What possibilities await chatbots in mental health?

Chatbots geared towards ‘listening’ or ‘helping’ must be sensitive to combinations of medication and alcohol.

Moreover, programs could learn more natural segues from therapists.

Finally, the biggest challenge is the absence of physical or visual cues.

In a video session, as long as a client and therapist see each other, we can communicate multiple messages through non-verbal cues, especially the tone of voice.

In texting mode, it’s easier to fake responses. Think of how often a week (or a day!) you type “LOL” or “Hahaha” when you’re not even smiling!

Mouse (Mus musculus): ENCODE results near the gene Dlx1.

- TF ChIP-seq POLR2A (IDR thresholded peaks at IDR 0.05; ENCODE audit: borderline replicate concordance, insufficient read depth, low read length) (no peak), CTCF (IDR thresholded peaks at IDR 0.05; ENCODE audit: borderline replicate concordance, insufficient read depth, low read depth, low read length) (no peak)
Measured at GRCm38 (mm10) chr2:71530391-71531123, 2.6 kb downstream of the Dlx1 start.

Since that level of communication is not possible with the chatbots available now, this could be a job for elevated upgrades of humanoid robots.

Chatbots in mental health services have the advantage of not forcing a confused or anxious person to speak with a human (therapist).

These therapists could ask questions in varying tones, making them more self-conscious.

So there are definite advantages to using chatbots in mental health services.

Regardless, at the moment, they are not recommended for anything beyond brain-storming, emotional dumping, or a means of preparing a conversation.